75 years of UN in 75 stories: Marcel de Haas
In 2005 Marcel de Haas (1966), department head and instructor at the Alfrink College secondary school in Zoetermeer, launched the Model United Nations Alfrink (MUNA), a variation on the existing MUN conferences. It now hosts 300 representatives from the Netherlands and abroad in its annual meeting.
Model United Nations (MUN) conferences have been held in various forms since the 1920s. These events bring together secondary school pupils from various countries to debate the global issues like poverty, human rights violations and climate change.
Unlike other programmes such as the UN Youth Delegate program, the MUN conferences are simulations of the United Nations itself. The pupils participate in a role-play, representing a country and acting as a diplomat or an NGO employee. This gives pupils the opportunity to immerse themselves in international issues and develop skills in debating, critical thinking and negotiating. Many present-day UN personnel participated in Model United Nations activities when they were in school.
“It’s the meetings with speakers that have an impact”
“The MUN is a wonderful project, but I wanted to devote more attention to the people who it’s all about.” What makes MUNA different is its connection to a charitable cause, and its contact with the local people who are doing the charitable work. “So the participants are not just diplomats, but also the people directly involved.” Also notable are the guest speakers, many of whom have been through some very serious things. “It’s these contacts in particular that make the biggest impact,” De Haas says. “When you start talking with them instead of about them, the issues really come to life. They give a face to poverty and refugee crises.”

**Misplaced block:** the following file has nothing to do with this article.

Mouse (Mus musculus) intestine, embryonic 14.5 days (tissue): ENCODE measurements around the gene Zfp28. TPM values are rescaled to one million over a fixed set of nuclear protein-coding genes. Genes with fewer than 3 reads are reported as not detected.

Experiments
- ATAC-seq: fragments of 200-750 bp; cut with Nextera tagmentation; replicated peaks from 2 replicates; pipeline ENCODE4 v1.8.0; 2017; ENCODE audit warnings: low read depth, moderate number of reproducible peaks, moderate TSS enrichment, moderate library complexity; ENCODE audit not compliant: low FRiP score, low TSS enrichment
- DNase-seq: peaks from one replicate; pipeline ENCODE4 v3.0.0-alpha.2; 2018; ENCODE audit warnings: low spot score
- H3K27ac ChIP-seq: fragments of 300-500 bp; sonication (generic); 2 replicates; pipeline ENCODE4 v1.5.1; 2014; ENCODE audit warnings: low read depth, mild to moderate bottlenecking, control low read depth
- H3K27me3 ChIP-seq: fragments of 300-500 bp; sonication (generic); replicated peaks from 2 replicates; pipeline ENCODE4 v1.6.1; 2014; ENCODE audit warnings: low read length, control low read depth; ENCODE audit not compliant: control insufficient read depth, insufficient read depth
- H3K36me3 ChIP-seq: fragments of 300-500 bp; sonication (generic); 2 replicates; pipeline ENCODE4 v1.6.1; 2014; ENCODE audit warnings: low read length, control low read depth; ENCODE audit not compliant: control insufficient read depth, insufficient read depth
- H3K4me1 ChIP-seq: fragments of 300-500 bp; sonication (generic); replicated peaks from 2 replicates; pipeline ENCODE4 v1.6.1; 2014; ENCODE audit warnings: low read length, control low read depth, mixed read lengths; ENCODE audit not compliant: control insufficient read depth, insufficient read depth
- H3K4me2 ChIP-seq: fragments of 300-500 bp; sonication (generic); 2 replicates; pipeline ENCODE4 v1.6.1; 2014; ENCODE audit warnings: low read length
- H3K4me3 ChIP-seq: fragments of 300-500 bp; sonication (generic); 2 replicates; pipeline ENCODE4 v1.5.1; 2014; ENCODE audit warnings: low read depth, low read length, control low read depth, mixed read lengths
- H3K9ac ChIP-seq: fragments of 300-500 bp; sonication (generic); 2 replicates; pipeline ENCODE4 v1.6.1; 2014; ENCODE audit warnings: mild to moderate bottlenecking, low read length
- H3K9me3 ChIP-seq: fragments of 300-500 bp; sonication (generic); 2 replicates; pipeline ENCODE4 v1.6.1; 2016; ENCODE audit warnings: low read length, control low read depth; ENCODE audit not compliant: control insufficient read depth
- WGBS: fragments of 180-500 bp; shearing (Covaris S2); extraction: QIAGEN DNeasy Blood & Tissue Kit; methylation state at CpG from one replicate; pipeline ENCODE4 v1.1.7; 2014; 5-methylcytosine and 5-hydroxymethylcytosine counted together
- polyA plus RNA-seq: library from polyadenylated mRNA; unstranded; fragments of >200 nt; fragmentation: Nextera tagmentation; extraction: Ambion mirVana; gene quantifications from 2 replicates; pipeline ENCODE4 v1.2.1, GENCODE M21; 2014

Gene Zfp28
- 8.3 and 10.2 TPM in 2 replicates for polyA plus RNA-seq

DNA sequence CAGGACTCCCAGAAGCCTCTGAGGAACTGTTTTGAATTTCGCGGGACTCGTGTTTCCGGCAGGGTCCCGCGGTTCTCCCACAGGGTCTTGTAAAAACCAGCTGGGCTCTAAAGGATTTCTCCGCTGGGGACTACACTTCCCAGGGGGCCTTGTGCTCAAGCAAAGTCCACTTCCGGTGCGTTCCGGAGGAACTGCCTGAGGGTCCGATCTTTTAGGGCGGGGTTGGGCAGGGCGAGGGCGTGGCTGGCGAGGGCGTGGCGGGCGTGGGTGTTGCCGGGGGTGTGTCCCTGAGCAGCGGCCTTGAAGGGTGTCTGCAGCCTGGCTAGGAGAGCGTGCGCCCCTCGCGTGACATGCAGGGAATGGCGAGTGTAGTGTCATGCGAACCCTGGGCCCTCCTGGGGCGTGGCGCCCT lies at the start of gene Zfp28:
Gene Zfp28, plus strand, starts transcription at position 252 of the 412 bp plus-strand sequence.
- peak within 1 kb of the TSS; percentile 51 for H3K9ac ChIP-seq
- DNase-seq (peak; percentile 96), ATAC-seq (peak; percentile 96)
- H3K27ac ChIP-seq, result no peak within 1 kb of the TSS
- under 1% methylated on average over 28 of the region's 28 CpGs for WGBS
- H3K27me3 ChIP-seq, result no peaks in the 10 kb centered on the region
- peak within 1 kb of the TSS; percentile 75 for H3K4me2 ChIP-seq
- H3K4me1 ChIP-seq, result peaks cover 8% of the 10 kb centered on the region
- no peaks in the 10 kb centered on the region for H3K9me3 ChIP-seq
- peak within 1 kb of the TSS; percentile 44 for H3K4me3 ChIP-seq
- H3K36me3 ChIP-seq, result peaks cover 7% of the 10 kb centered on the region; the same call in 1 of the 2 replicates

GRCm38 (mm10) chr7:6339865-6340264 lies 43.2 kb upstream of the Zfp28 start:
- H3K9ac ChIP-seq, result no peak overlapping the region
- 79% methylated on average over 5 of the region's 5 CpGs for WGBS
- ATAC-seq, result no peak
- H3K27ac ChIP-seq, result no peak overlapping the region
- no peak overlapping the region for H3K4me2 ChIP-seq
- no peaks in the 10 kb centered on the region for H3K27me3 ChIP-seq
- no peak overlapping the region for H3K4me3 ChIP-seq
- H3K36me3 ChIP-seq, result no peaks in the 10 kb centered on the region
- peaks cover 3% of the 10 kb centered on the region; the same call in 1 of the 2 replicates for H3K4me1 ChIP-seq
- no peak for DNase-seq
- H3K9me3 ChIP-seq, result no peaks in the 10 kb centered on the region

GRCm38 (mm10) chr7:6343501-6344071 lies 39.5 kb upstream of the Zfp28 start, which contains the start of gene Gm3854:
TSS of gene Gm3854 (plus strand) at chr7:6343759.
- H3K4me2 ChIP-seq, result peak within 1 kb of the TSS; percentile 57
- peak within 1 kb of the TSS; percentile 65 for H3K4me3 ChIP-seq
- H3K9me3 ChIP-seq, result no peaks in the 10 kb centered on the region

“They give a face to poverty and refugee crises”
De Haas’ social engagement began at an early age. At home, his family always discussed social issues. When he was a little older, he saw people from Amnesty International on a candlelight solidarity walk at the train station in The Hague, he recalls. “That made a huge impression on me. I thought, all that talking is all well and good, but I want to actually do something.” He joined a working group in The Hague, and the rest is history.
He’s particularly proud that the secondary school pupils at Alfrink College have long since moved on from just talking about the issues, and are now taking action themselves. “For example, two upperclassmen put together a whole series of lessons for the underclassmen about human rights. Another group of students collected money for a clinic for Burmese refugees on the Thailand-Myanmar border. And sometimes students keep it up after they leave school. We recently had a former pupil come back to talk to us about the school for street children that he had started in a slum in Rio de Janeiro.”
There is only one place on earth where nearly all the nations of the world sit around the table: the United Nations. The UN focuses on issues that transcend the borders of countries or even affect the entire world, such as peace and security, climate change, education, health, cultural heritage, economic development, and more. To many, the work of the UN seems very abstract, but by engaging with rescue workers, peacekeepers, aid workers, diplomats, eyewitnesses, soldiers, and others involved with the UN, it becomes clear how important the work of this organization is. This is exactly what Humanity House has done. Unfortunately, this organization had to close its doors, but Just Peace and Museon-Omniversum have teamed up to preserve their stories. You can now find these stories on Just Peace's website, and some of them are also included in an exhibition about the UN at Museon-Omniversum.
The 75 Years of UN Stories were collected and curated by Frederiek Biemans for Humanity House.